menace Gem Lyon in the south-west
by threats to attack him, while the I
forces at New Madrid and Pocahontas
effect a junction at Pilot Knob, and
from there march on St. Louis and
take it, reinstate Gov. Jackson, and,
with this city as the base of opera
tions, wrest 'Missouri from the 'Federal
Has the Constitution been Violated?
It seems to be tacitly confessed by
our statesmen that in his action to
save the Union prior to the meeting
of Congress, the President violated
the Constitution. In discussing tlgs
important question, we will premise
'by saying that any necessary act, by
the President or anybody else, what
ever it may be, for saving the Consti
tution from destruction or from any
violent and permanent change in its
character or in the extent of its jar's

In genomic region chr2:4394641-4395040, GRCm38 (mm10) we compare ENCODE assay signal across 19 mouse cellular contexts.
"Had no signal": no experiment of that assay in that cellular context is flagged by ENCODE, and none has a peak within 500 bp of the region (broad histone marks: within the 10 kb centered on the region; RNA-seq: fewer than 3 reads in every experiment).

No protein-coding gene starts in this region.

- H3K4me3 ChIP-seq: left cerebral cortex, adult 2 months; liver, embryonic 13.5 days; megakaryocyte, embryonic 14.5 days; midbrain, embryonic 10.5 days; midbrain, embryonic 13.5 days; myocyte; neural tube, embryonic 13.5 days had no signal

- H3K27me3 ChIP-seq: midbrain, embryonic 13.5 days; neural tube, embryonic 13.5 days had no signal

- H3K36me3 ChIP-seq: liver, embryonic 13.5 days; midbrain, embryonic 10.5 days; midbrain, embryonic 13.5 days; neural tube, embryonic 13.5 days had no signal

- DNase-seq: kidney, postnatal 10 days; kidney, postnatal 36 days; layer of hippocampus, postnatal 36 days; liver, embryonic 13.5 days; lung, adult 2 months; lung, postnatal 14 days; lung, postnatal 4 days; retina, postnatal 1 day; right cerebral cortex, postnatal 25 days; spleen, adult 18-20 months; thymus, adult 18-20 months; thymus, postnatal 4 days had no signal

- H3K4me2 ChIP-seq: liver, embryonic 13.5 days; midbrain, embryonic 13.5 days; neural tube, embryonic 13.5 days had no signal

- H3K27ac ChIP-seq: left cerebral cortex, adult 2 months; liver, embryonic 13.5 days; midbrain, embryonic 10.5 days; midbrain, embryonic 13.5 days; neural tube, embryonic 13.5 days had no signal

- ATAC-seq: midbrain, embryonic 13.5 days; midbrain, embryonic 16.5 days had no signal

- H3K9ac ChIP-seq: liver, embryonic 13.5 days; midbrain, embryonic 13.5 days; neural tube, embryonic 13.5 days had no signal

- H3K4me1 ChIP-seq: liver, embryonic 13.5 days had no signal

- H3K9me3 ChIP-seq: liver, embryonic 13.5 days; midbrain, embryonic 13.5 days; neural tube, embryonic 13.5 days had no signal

diction, cannot, with any justice, he
deemed a violation of it. The Presi
dent is ,worn that he will to the be-t
of his ability, protect and defend the
Constitution of the United States.—
We do not suppose this means that he
shall protect and defend one particu
lar part of the Constitution, to the ex
clusion of all others, but that he will
protect and defend the whole fabric as
best he can under any and all circum
stances that may arise. Now, it is
very easy to imagine a case in which
it wonld be absolutely necessary for
the President to tin a thing" that the
Constitution forbids him to do, to save
the entire Constitution and the whole
fabric of government from total de
struction. Would he be bound to dis
regard the entire Constitution save
that one clause which is in the way of
saving the whole? Does his oath ap
ply only to that single clause? And
must he protect and defend that for
the time, and thus lose the entire Con
stitution forever? Our answer is,
that the residue of the Constitution,
including the President's oath, which
is a part of it, rises superior to the
single clause, and hold it in abeyance